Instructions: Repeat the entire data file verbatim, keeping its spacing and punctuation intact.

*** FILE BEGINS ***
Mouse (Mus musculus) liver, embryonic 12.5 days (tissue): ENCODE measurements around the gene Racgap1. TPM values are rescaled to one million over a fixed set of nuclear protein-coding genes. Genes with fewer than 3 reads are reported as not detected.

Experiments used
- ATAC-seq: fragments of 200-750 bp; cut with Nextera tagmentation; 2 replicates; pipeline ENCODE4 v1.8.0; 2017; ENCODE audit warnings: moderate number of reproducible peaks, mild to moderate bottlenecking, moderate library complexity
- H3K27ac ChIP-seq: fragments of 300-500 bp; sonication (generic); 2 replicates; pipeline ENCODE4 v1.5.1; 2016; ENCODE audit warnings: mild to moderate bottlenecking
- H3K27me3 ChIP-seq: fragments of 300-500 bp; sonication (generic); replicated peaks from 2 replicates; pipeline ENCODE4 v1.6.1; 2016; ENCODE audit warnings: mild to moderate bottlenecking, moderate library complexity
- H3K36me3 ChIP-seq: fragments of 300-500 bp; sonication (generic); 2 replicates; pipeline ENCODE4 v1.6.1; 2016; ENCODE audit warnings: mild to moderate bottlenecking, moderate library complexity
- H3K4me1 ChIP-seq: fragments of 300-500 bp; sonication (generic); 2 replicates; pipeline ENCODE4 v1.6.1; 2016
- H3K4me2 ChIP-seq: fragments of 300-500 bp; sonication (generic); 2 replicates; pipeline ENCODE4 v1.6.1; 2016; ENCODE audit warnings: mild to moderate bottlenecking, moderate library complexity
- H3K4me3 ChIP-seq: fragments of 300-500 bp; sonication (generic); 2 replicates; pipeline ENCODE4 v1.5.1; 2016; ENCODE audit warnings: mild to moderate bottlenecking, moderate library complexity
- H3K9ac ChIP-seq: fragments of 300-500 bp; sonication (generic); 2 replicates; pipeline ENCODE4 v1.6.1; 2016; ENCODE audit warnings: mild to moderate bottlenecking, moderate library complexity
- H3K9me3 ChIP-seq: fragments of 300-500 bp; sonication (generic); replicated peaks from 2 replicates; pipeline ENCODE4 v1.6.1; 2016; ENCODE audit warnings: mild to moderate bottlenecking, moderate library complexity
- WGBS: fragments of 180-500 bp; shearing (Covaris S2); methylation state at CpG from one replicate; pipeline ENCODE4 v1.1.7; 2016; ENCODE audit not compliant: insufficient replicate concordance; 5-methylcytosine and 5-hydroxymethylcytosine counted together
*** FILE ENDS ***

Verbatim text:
Mouse (Mus musculus) liver, embryonic 12.5 days (tissue): ENCODE measurements around the gene Racgap1. TPM values are rescaled to one million over a fixed set of nuclear protein-coding genes. Genes with fewer than 3 reads are reported as not detected.

Experiments used
- ATAC-seq: fragments of 200-750 bp; cut with Nextera tagmentation; 2 replicates; pipeline ENCODE4 v1.8.0; 2017; ENCODE audit warnings: moderate number of reproducible peaks, mild to moderate bottlenecking, moderate library complexity
- H3K27ac ChIP-seq: fragments of 300-500 bp; sonication (generic); 2 replicates; pipeline ENCODE4 v1.5.1; 2016; ENCODE audit warnings: mild to moderate bottlenecking
- H3K27me3 ChIP-seq: fragments of 300-500 bp; sonication (generic); replicated peaks from 2 replicates; pipeline ENCODE4 v1.6.1; 2016; ENCODE audit warnings: mild to moderate bottlenecking, moderate library complexity
- H3K36me3 ChIP-seq: fragments of 300-500 bp; sonication (generic); 2 replicates; pipeline ENCODE4 v1.6.1; 2016; ENCODE audit warnings: mild to moderate bottlenecking, moderate library complexity
- H3K4me1 ChIP-seq: fragments of 300-500 bp; sonication (generic); 2 replicates; pipeline ENCODE4 v1.6.1; 2016
- H3K4me2 ChIP-seq: fragments of 300-500 bp; sonication (generic); 2 replicates; pipeline ENCODE4 v1.6.1; 2016; ENCODE audit warnings: mild to moderate bottlenecking, moderate library complexity
- H3K4me3 ChIP-seq: fragments of 300-500 bp; sonication (generic); 2 replicates; pipeline ENCODE4 v1.5.1; 2016; ENCODE audit warnings: mild to moderate bottlenecking, moderate library complexity
- H3K9ac ChIP-seq: fragments of 300-500 bp; sonication (generic); 2 replicates; pipeline ENCODE4 v1.6.1; 2016; ENCODE audit warnings: mild to moderate bottlenecking, moderate library complexity
- H3K9me3 ChIP-seq: fragments of 300-500 bp; sonication (generic); replicated peaks from 2 replicates; pipeline ENCODE4 v1.6.1; 2016; ENCODE audit warnings: mild to moderate bottlenecking, moderate library complexity
- WGBS: fragments of 180-500 bp; shearing (Covaris S2); methylation state at CpG from one replicate; pipeline ENCODE4 v1.1.7; 2016; ENCODE audit not compliant: insufficient replicate concordance; 5-methylcytosine and 5-hydroxymethylcytosine counted together